Boy works to save Selma Jewish temple, connect to ancestors
Elijah Schulman, 13, of Bethesda, Md., said it is no coincidence he turned 13 at a time when Selma’s dwindling Jewish population, has humbly prayed for the continuance of their legacy and a means to restore their temple, Temple Mishkan Israel.
He not only had his Bar Mitzvah service at Temple Mishkan, but decided to focus his Mitzvah project — a service project done by a young person before their Bar Mitzvah — around raising funds for its restoration.
Schulman made the decision last year to have his Bar Mitzvah here in Selma, a place his family had only traveled to on a few occasions because his great great-grandparents dwelled in Selma and Orrville in the early 1800s and were members of the Jewish community.
“The congregation that we belong to in D.C. doesn’t have a building,” Schulman said. “So what people usually do for Bar and Bat Mitzvahs is they rent one of the other temples that is in our area.”
But his mother had a better suggestion — to go to Selma where his ancestors settled ,coming from Europe in the 1800s, and have the service somewhere the family was connected to. His great-grandmother Marie Erdreich lived in Orrville, while his great-grandfather lived for a time in Decatur.
“We were looking into having it here and found out it wasn’t in such great shape, so that’s kind of where idea came to raise money to fix it up,” he said.
As of Friday, Schulman said he had collected close to $6,500 for the temple of his $10,000 goal. He did this through a website telling the story of Selma’s fading Jewish community, the story of the temple and mentions of his ties to the community.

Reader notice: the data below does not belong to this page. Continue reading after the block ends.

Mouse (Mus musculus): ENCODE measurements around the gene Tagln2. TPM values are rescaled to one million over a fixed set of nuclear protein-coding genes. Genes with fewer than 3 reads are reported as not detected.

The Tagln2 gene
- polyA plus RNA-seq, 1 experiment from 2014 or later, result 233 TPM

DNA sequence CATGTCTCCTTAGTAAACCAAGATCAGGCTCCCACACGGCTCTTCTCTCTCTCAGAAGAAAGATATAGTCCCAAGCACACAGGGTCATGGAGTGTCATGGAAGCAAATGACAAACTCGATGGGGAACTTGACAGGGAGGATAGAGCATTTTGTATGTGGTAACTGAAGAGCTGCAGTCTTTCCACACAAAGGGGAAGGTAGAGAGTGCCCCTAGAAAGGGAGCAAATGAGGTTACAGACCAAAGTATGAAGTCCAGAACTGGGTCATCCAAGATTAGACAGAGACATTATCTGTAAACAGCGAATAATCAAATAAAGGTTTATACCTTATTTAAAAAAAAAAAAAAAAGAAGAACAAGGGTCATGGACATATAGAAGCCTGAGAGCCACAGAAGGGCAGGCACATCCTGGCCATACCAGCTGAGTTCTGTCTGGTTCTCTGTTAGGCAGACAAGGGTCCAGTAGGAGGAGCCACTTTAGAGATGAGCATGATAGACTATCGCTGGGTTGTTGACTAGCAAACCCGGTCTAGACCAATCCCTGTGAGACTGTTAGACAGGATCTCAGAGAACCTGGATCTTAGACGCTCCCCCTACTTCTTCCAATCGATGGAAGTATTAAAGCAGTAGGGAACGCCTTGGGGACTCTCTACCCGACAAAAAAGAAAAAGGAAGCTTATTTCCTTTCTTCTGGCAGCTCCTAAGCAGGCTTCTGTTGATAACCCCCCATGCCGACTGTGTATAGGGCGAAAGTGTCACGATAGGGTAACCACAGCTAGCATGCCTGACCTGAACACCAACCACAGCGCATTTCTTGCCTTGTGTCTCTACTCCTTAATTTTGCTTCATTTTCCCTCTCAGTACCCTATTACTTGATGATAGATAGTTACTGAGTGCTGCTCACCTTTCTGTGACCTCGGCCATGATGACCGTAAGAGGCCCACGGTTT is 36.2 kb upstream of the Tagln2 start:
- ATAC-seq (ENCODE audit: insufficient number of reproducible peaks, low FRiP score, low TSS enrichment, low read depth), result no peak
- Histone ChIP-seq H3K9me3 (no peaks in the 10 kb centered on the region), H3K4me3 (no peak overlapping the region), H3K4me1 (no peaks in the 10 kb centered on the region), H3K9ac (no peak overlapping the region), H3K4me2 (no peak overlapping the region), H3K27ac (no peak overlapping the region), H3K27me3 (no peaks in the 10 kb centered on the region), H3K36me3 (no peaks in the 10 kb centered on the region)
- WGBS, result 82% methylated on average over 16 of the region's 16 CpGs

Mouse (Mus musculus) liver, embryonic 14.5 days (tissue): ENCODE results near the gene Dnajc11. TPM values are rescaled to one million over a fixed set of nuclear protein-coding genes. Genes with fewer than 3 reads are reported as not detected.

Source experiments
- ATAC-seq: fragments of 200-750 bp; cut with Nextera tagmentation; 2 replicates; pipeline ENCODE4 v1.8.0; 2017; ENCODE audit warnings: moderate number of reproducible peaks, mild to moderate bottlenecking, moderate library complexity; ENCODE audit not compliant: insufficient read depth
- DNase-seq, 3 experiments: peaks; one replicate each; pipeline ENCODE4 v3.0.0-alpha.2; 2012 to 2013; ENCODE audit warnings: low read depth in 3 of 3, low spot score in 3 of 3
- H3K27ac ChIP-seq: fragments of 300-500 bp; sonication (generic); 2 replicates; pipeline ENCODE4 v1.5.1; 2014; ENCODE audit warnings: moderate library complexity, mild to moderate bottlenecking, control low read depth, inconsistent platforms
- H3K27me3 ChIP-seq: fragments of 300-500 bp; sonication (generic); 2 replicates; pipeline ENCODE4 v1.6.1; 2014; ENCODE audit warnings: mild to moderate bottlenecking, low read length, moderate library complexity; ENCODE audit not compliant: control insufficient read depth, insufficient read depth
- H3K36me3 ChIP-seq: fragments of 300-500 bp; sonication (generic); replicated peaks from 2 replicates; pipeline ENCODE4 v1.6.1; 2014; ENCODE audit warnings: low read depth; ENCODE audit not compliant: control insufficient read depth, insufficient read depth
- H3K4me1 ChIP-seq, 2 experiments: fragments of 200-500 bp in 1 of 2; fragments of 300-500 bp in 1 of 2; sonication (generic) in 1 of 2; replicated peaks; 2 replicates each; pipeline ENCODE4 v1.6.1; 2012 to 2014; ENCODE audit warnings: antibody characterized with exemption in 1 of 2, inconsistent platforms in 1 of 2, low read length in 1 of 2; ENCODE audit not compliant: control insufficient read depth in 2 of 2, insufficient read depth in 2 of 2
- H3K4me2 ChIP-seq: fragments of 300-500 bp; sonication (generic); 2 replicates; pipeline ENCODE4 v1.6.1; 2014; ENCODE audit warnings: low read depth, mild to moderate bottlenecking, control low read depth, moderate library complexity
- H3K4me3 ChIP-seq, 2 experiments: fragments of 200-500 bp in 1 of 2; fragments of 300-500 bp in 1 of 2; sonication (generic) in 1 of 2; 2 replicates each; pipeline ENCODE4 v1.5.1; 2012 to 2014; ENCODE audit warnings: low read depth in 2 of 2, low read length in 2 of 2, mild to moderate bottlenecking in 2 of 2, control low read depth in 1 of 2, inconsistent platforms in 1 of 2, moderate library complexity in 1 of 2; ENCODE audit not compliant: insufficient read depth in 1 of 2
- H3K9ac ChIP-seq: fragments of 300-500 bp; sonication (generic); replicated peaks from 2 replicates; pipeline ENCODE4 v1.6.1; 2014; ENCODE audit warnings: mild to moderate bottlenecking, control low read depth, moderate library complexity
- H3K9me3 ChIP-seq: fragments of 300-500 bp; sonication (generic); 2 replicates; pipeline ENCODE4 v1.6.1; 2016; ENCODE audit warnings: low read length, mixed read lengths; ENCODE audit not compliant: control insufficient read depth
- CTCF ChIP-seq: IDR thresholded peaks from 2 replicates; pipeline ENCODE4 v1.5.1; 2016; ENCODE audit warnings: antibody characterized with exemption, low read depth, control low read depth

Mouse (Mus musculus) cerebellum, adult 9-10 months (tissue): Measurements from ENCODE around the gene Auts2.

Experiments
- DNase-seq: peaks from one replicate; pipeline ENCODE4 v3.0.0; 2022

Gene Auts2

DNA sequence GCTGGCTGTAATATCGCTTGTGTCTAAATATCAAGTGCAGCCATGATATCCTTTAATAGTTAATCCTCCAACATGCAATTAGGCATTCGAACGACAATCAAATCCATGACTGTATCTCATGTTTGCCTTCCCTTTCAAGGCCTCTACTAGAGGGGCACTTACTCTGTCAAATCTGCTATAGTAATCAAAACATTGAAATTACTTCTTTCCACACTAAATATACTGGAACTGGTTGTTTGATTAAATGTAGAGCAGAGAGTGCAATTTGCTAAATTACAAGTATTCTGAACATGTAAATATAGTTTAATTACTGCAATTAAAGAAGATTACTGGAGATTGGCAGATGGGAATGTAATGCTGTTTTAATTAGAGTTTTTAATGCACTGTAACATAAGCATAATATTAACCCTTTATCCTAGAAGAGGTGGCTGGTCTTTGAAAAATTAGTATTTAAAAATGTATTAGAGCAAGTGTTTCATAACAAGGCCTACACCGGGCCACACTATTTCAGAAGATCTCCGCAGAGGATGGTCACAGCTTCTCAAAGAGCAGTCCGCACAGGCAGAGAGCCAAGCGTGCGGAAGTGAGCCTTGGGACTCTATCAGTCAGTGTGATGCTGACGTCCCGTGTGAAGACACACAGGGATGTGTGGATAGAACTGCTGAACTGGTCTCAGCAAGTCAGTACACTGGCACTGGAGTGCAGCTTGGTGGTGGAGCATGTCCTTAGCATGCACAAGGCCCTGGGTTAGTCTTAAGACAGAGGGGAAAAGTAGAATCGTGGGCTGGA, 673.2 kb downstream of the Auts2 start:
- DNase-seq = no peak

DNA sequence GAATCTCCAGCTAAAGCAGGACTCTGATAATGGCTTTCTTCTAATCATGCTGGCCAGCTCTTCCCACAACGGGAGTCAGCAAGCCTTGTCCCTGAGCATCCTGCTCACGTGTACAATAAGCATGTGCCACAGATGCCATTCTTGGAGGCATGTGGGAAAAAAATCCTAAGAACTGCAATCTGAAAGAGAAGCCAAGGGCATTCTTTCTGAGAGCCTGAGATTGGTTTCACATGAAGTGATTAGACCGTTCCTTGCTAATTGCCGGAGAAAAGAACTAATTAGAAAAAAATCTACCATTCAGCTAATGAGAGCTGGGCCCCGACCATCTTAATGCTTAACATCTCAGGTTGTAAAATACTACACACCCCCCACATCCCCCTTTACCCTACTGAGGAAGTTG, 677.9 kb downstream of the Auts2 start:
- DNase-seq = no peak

Member of the Selma Jewish community, Ronnie Leet, said he was impressed with Schulman from the moment he met him, and his project has really touched he and the eight other members at Temple Mishkan that, presently, only gather for special holiday services several times each year.
“This has touched all of us, simply because we are down to nine people, and this is what we have talked about for quite a while here — our legacy,” Leet said. “And that’s part of our effort to restore our temple — to keep the Jewish legacy from just disappearing in Selma. This young man is really tying in all of the things we have been talking about over the last couple of years. He is coming back to his roots and that’s what we are trying to preserve.”
Leet was also touched to see nearly 70 out-of-town visitors come to Selma for the service Saturday, giving more exposure about the temple facility and the expensive restoration needed — a restoration is projected to cost $4 to $5 million.
When asked if his Bar Mitzvah project was all part of God’s greater plan, Schulman said with conviction, “definitely.”
“It feels like right now is when the temple really needed this the most,” Schulman said of his Bar Mitzvah and fundraising project. “And it just happens to be right when I’m turning 13 … so it kind of feels like it could be a coincidence — but I don’t think so.”
The Bar Mitzvah, which took place Friday and Saturday, also included several events at the Harmony Club on Water Avenue, which was once a Jewish social club. Schulman believes his great-grandparents spent time there.
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